Trail: Creating a GUI With JFC/Swing
Lesson: Learning Swing with the NetBeans IDE
NetBeans IDE Basics
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NetBeans IDE Basics

It is not necessary to learn every feature of the NetBeans IDE before exploring its GUI creation capabilities. In fact, the only features that you really need to understand are the Palette, the Design Area, the Property Editor, and the Inspector. We will discuss these features below.

The Palette

The Palette contains all of the components offered by the Swing API. You can probably already guess what many of these components are for, even if this is your first time using them (JLabel is a text label, JList is a drop-down list, etc.)

screen shot from NetBeans
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From this list, our application will use only JLabel (a basic text label), JTextField (for the user to enter the temperature), and JButton (to convert the temperature from Celsius to Fahrenheit.)

The Design Area

The Design Area is where you will visually construct your GUI. It has two views: source view, and design view. Design view is the default, as shown below. You can toggle between views at any time by clicking their respective tabs.

screen shot from NetBeans
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The figure above shows a single JFrame object, as represented by the large shaded rectangle with blue border. Commonly expected behavior (such as quitting when the user clicks the "close" button) is auto-generated by the IDE and appears in the source view between uneditable blue sections of code known as guarded blocks.

Screen shot from NetBeans
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A quick look at the source view reveals that the IDE has created a private method named initComponents, which initializes the various components of the GUI. It also tells the application to "exit on close", performs some layout-specific tasks, then packs the (soon to be added) components together on screen.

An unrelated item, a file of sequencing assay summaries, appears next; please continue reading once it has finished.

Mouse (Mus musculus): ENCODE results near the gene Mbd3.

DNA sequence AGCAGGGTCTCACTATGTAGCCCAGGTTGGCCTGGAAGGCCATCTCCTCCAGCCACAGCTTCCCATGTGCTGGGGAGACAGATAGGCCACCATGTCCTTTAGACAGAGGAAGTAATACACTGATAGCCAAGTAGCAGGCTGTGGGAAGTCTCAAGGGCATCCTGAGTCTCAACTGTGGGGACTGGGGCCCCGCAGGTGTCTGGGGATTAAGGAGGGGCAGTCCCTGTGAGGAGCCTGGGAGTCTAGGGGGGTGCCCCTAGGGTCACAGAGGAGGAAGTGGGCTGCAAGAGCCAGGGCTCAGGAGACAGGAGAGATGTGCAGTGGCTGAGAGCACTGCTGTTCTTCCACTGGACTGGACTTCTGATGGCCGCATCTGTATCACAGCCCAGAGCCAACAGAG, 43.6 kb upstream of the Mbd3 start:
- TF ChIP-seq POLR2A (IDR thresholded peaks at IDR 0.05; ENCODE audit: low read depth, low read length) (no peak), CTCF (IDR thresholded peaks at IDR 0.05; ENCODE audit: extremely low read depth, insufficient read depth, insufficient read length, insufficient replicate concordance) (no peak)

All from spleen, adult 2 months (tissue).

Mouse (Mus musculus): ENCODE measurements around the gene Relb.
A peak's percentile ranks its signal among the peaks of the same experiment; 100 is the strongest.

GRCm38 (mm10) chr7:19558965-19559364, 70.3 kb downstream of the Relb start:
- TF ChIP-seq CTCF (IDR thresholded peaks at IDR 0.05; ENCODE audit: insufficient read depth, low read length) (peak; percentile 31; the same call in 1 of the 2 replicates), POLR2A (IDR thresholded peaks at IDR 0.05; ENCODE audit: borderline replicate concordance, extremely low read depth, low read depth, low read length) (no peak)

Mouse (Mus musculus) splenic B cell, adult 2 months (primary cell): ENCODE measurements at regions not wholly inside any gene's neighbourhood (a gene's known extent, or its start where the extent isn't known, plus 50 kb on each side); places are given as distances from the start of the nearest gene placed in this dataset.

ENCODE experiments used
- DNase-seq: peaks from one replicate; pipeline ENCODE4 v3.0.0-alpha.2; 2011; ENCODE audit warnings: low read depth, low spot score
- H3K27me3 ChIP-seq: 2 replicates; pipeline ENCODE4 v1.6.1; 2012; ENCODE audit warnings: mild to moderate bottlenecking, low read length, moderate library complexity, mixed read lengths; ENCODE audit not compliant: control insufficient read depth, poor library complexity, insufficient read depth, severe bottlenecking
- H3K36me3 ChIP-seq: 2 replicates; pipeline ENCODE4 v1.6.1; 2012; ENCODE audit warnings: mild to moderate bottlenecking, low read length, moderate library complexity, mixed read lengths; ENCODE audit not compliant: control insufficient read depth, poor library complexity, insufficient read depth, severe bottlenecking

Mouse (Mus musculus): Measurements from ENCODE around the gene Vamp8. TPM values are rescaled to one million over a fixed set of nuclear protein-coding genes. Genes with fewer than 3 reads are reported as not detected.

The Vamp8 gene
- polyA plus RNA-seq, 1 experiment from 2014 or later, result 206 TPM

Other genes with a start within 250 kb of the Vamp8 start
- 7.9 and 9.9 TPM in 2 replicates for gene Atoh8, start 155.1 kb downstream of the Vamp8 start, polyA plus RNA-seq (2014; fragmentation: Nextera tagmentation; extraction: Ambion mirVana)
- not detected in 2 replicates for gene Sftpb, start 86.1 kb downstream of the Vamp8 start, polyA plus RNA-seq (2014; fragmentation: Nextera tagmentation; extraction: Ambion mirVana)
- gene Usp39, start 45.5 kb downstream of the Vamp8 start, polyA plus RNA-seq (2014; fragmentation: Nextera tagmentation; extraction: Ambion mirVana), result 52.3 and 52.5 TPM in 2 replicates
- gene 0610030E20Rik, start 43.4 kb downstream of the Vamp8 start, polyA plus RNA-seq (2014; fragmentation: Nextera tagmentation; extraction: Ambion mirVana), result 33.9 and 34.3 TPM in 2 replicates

Don't feel that you need to understand this code in any detail; we mention it here simply to explore the source tab. For more information about these components, see:

How to Make Frames (Main Windows) and Laying Out Components Within a Container.

The Property Editor

The Property Editor does what its name implies: it allows you to edit the properties of each component. The Property Editor is intuitive to use; in it you will see a series of rows — one row per property — that you can click and edit without entering the source code directly. The following figure shows the Property Editor for the newly added JFrame object:

screen shot from NetBeans
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The screenshot above shows the various properties of this object, such as background color, foreground color, font, and cursor.

The Inspector

The last component of the NetBeans IDE that we will use in this lesson is the Inspector:

The Inspector

The Inspector

The Inspector provides a graphical representation of your application's components. We will use the Inspector only once, to change a few variable names to something other than their defaults.


Problems with the examples? Try Compiling and Running the Examples: FAQs.
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